Client negotiations and third-party calls – You might have to represent your company in front of third-party businesses at times. Maybe your business needs new software or wishes to renew a contract outsourced to another company. In such cases, you need to know your worth and negotiate with a third-party company without compromising your business.
The same goes for your client calls as you need to sell your services without overselling them. At the same time, sales reps must learn to stop negotiating when the negotiated price and deliverables aren’t mutually agreeable for both parties.
Negotiation tips for better results
Let’s get to the good part now. How do you negotiate well and stand your ground during such circumstances to get what you want? Read on to find out!
Understand your worth
Be aware of your skills and expertise. While negotiating with your peers, always put forth factors that only you provide to the team. Maybe there is a certain task that only you can perform or there is a high-budget client who trusts only you.
Is there something only you can bring to the team or some past performance you are close to recreating? By arming yourself with such points, you can leverage your unique value in the workplace.
Never wait till the interview or meeting to begin jotting down these points. Create a sheet or document right now and start filling it up with the crucial things you do at work each day. It will be useful for you to review during times of need.
Frame your sentences accurately
Be objective in your negotiation. The best way to get what you want is to directly ask for what you want. Why do you have a Call To Action (CTA) on your website or online content? Because it will tell your audience exactly what you want them to do which will benefit your business as well as theirs. The same goes for negotiating with your team as well — ask for what you want directly.
Use “I” statements and always say, “I am not happy with my salary”. Avoid saying, “You aren’t compensating me enough”. Using “You” statements will make it sound like you are throwing the blame on the other person.
Listen to what is not being said
This strategy is a gem as you can understand what the other person is trying to gain from the negotiation. It will help you frame your argument in such a way that they get what they want while you win too.
View the situation from all angles and take your time to understand what they are saying to you. What is not being said or is being told indirectly? Based on what your client just said, what can you assume they are trying to achieve from this negotiation? You now have the upper hand to decide for two. You can plan your statements with not just your goal in mind but theirs too.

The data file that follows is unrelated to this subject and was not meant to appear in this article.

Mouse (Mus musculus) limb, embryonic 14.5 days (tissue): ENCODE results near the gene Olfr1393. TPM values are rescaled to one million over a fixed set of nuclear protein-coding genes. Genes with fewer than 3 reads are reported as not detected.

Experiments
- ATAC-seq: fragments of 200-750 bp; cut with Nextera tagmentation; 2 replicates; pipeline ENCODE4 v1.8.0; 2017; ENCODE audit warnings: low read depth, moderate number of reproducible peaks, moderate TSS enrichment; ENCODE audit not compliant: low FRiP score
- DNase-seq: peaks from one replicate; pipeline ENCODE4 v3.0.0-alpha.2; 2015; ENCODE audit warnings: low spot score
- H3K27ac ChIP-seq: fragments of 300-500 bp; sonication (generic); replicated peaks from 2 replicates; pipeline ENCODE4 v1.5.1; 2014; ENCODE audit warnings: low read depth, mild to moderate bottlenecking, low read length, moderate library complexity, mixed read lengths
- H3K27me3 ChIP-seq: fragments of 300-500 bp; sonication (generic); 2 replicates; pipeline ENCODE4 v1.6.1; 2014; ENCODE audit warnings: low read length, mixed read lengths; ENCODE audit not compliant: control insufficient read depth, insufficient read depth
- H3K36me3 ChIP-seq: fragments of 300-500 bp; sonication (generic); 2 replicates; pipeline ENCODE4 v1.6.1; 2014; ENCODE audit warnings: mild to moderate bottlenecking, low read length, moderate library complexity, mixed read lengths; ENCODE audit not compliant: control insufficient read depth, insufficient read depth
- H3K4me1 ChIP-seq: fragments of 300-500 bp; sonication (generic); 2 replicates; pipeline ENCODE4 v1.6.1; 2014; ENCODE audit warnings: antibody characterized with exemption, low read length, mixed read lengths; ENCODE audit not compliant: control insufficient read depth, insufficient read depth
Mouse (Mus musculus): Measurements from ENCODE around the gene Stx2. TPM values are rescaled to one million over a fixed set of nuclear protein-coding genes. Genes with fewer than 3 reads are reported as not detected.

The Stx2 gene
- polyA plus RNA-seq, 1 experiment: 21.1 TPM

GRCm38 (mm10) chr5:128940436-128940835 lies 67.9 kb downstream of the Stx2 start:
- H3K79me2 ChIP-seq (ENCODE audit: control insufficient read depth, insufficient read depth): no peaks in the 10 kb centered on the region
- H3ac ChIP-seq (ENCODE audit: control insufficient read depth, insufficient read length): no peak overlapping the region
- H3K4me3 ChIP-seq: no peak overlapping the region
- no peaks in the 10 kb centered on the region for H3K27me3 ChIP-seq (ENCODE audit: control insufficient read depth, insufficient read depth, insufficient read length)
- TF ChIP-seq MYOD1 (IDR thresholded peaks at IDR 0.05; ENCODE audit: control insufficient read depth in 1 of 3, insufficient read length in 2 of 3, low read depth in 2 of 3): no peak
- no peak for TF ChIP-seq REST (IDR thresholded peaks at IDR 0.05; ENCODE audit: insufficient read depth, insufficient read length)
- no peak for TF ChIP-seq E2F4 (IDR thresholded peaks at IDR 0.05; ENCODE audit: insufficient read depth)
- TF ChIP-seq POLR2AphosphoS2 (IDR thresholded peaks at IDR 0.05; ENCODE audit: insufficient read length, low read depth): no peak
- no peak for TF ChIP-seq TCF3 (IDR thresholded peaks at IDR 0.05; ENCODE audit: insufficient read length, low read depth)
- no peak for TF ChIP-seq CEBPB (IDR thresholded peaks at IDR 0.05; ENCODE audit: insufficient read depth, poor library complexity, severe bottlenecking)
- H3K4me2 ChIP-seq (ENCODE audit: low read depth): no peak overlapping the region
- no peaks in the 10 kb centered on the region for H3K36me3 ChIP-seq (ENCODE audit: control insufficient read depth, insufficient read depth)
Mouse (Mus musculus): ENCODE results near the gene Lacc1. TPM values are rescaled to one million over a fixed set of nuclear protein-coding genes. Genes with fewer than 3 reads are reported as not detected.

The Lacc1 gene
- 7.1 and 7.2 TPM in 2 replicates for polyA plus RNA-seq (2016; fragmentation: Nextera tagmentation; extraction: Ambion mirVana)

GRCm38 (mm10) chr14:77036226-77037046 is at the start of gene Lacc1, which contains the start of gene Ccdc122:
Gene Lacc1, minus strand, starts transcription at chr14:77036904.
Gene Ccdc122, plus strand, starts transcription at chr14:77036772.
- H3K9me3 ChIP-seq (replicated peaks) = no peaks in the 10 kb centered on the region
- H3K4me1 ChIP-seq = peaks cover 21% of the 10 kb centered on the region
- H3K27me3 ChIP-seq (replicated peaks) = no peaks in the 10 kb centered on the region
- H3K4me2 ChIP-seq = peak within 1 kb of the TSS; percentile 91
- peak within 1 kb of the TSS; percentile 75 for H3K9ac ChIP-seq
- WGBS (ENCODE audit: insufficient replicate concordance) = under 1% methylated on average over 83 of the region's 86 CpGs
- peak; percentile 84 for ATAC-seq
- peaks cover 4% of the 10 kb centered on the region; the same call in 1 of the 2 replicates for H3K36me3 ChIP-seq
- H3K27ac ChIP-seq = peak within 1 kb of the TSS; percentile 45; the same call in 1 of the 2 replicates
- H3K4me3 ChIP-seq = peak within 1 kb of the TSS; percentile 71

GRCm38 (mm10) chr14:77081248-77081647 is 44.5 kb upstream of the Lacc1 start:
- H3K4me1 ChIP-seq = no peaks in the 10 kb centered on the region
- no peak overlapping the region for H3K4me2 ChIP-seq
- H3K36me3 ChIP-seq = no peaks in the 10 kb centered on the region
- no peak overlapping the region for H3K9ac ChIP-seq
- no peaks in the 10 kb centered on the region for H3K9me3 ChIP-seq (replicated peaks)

Pick a good time and have backup plans
Set up the right place and right time for the negotiation when both parties are mentally prepared and comfortable. Be flexible so you don’t pressurize yourself as well as the other person during the negotiation. Try to ask things in advance with an open deadline rather than addressing the problem when it arises. If you feel your finances will fall short at the end of the month, ask for an incentive early on.
Another crucial point is to have a backup plan in case things play out differently. For example, assume your request for raise to handle the cost of an injury is rejected. Try asking the company if you can exercise your employee insurance covering health benefits instead. No, you don’t get the raise you wanted but you do get a solution for the immediate problem at hand.
With everything said, it is also important to know when you should walk away. If the organisation is not meeting your needs despite considering multiple alternatives, decide if you should lower your standards or walk away. Never settle for something that is far too less compared to what you had in mind. Stand your ground and be confident that you deserve what you are negotiating for.
The key is to do your research and be prepared. Run through all possible scenarios and plan your response ahead of time. Decide if you are willing to compromise and if yes, then how much. Do you have a solid argument and what is the worst-case scenario that you need to be aware of? Set reasonable goals accordingly and make all the important points known while also hearing what the other party has to say.